By Ellie White Following questions from the audience who attended a series of talks on cetaceans hosted by Conservation Chat UK, a member of our research team at Operation Cetacean has been diving into the literature surrounding conflicts between dolphins and porpoises. Attacks on Harbour Porpoises (Phocoena phocoena) perpetrated by both Common Bottlenose Dolphins (Tursiops truncates) and Short-Beaked Common Dolphins (Delphinus delphis) are a phenomenon that has been reported by budding wildlife spotters along the UK coastline. However, little research into this area has been conducted as to how often and why these attacks occur. But what do we know?
Acoustic studies have shown that in areas where species of dolphins and Harbour Porpoises coexist, the porpoises often avoid interactions with the dolphins.
It is generally the larger species of Bottlenose Dolphins who have been reported as attacking Harbour Porpoises.
Attacks are nearly always conducted by adult males, sometimes acting alone but also sightings of groups of 3 adult males have been recorded.
There are some incredible images of Bottlenose Dolphins in Cardigan Bay, South Wales, tossing the Harbour Porpoises up in the air caught by wildlife photographers Jamie Muny and Alister Kemp. They stated that the attacks lasted between 5 and 10 minutes, which may not seem like a long time, but it is plenty long enough to induce fatal injuries to the Harbour Porpoises.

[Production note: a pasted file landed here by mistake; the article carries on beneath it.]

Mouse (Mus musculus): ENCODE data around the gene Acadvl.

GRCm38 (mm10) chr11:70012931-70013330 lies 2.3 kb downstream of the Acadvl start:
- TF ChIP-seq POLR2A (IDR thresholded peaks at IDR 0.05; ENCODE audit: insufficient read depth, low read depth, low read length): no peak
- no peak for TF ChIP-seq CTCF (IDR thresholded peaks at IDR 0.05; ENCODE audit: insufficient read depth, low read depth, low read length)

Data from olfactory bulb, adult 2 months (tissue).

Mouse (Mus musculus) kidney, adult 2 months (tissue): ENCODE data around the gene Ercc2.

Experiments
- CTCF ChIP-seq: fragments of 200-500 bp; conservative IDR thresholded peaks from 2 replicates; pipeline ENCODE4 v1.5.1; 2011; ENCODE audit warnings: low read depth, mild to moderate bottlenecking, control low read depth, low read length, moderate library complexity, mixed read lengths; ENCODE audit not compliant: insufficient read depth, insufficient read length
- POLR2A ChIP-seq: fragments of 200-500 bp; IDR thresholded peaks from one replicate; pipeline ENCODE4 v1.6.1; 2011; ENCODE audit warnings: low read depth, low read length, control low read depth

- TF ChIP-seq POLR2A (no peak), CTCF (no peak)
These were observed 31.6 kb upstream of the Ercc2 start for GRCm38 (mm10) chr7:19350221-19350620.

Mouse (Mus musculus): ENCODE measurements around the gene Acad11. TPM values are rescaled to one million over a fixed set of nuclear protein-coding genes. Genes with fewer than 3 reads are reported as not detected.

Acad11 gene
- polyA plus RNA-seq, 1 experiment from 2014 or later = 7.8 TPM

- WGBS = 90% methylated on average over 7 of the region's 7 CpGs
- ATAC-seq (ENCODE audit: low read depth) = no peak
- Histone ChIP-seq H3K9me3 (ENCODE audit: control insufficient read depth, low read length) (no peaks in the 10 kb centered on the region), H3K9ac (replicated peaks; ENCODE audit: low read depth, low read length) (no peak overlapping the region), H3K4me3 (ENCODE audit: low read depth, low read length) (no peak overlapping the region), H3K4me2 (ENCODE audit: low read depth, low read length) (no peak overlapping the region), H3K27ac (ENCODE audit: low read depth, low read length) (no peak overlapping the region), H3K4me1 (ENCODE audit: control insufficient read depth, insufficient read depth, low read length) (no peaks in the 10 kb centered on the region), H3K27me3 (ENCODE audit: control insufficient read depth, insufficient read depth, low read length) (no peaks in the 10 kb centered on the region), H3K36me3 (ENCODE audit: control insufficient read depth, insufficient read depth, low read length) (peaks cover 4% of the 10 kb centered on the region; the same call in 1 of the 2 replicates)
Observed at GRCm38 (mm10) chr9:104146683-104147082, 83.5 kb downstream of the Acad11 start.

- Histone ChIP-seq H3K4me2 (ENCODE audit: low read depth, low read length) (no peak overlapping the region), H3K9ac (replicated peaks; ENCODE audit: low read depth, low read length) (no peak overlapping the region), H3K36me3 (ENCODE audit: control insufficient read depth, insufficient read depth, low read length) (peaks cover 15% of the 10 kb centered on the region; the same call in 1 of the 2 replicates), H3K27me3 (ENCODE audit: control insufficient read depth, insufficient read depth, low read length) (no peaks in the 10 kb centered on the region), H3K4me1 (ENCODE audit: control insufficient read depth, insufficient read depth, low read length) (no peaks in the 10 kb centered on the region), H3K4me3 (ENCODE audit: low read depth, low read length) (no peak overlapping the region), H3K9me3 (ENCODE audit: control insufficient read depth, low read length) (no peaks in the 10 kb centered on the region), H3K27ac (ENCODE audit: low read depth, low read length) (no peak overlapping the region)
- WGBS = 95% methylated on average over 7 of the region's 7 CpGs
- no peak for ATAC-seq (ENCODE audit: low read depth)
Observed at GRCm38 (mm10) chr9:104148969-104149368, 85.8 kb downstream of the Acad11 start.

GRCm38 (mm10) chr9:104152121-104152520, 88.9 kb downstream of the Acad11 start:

Similar behaviour between Bottlenose Dolphins and Harbour Porpoises has been recorded elsewhere in the world, like in the German Baltic Sea. A 2020 research paper conducted necropsies on six stranded Harbour Porpoises and recorded massive spinal and abdominal haemorrhages, multiple rib fractures and in one case a punctured lung. These findings correlated to public sighting reports of a solitary male Bottlenose Dolphin, both in time and location leading the study to confidently conclude these fatal injuries were inflicted by the dolphin.
Though shocking this new paper offers little new information. In 1996, 63% of stranded Harbour Porpoises in Moray Firth, Scotland, died from similar traumatic injuries to the spine and internal organs. The skins also exhibited cuts, the spacings of which matched… yep you guessed it… the dental structure of Bottlenose Dolphins!
So WHY is this happening? Perhaps it is competition over food or habitats? Or simply rough object-orientated play? More sinister is the suggestion that they are practicing their infanticide skills… Personally, I would like to see more theories which encompass the fact that it is mainly solitary males conducting these attacks. Perhaps they are just lonely and overly boisterous mammals who forget their size and weight? Either way, greater documentation of these events and further study into the behaviour and interactions of both species would greatly aid our understanding of these conflicts and I cannot wait for further research to be done!